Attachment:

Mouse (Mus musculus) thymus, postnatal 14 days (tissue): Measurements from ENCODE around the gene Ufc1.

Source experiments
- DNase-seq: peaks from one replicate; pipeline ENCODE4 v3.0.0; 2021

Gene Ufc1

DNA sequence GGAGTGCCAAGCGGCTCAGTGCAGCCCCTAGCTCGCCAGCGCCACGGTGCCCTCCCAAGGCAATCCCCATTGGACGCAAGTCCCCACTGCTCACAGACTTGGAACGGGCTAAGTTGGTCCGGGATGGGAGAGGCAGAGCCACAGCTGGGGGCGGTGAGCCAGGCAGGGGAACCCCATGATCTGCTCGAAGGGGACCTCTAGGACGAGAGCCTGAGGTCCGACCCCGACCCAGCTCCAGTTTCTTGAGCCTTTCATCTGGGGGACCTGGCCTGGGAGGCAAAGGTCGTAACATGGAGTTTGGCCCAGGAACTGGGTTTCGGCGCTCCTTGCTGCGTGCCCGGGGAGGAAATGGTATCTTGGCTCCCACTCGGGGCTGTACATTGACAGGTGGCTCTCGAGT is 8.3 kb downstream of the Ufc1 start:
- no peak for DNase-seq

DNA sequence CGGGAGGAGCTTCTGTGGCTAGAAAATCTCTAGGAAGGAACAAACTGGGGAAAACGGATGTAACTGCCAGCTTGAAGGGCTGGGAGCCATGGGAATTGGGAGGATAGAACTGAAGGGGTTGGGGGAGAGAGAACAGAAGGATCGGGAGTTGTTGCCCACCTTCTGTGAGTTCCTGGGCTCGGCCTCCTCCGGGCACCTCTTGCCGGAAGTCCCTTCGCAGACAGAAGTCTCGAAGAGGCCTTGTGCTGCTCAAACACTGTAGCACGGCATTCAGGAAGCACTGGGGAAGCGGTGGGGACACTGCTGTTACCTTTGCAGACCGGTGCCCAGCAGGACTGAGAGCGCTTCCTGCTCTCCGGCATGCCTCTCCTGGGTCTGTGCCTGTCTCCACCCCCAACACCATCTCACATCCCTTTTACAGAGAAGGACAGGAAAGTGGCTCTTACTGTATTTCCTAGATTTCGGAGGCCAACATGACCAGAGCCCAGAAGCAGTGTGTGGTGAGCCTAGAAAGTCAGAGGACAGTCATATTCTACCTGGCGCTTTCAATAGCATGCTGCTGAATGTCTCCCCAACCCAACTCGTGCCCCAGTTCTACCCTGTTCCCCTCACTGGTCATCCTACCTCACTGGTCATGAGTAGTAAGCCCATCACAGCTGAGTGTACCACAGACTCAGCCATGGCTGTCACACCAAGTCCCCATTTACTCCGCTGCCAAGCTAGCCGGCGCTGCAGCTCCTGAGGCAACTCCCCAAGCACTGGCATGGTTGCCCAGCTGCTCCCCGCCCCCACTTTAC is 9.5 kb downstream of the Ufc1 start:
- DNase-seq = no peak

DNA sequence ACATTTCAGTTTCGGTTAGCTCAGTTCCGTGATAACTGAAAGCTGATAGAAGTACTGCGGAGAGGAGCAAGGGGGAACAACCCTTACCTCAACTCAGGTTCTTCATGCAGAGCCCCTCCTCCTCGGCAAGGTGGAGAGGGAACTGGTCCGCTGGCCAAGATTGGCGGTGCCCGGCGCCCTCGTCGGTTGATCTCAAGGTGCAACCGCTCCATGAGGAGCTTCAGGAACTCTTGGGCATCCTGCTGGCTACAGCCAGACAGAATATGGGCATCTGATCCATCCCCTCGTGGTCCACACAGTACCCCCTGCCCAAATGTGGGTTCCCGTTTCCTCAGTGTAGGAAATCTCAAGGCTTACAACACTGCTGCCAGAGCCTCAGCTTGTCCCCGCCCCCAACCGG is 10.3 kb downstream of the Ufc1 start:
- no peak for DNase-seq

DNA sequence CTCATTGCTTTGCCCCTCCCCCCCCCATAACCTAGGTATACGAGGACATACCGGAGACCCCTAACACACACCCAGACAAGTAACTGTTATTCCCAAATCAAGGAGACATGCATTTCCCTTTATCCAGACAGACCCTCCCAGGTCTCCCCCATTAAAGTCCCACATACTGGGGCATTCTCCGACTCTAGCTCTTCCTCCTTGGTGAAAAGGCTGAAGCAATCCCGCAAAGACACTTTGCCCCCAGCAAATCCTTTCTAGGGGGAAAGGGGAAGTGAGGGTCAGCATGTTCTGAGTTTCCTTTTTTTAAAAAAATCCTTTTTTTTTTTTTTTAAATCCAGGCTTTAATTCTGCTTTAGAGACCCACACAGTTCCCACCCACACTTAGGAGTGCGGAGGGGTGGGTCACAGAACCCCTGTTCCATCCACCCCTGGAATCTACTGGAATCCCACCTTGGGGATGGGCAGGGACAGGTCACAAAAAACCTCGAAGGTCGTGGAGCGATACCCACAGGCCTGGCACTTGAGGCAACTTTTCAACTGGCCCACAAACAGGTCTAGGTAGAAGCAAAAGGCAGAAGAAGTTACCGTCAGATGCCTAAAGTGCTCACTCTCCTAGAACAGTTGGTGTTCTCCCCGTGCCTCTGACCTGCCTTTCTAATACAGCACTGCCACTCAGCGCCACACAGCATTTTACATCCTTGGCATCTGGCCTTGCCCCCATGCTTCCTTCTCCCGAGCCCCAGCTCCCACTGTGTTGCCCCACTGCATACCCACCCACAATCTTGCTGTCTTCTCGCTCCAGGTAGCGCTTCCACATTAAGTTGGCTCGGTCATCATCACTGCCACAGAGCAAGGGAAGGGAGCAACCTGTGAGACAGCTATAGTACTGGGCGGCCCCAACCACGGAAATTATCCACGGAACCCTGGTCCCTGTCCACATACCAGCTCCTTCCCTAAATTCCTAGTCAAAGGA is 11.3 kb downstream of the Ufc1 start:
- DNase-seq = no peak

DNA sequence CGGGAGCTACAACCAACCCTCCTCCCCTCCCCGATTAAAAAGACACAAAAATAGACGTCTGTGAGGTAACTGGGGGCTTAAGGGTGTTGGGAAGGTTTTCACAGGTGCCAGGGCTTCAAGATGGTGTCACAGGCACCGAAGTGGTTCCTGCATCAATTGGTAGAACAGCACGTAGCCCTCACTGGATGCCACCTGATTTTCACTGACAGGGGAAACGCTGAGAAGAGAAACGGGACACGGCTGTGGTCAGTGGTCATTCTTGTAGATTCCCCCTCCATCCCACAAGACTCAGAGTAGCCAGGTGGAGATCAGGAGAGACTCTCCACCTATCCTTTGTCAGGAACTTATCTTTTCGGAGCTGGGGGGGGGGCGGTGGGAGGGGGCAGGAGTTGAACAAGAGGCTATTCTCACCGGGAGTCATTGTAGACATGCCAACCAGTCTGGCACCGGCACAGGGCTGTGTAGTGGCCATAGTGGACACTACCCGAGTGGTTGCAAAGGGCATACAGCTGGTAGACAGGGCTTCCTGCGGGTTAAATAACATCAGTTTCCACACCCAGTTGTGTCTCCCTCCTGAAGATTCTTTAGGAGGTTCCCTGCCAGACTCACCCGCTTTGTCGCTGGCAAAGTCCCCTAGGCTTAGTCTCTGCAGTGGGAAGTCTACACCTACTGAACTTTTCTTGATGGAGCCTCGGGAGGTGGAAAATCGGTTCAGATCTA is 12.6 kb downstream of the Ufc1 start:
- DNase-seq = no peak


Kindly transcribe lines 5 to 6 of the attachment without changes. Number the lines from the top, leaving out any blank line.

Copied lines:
DNA sequence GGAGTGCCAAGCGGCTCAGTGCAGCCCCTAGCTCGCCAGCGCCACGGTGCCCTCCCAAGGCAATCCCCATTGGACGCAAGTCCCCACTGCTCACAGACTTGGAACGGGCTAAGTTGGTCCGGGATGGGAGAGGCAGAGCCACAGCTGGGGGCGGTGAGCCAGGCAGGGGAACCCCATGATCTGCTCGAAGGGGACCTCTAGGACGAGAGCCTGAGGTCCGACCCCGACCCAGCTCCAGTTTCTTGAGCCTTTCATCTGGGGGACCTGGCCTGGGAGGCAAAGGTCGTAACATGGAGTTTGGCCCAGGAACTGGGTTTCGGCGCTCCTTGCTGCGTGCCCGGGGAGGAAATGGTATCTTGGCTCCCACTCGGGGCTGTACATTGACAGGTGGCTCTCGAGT is 8.3 kb downstream of the Ufc1 start:
- no peak for DNase-seq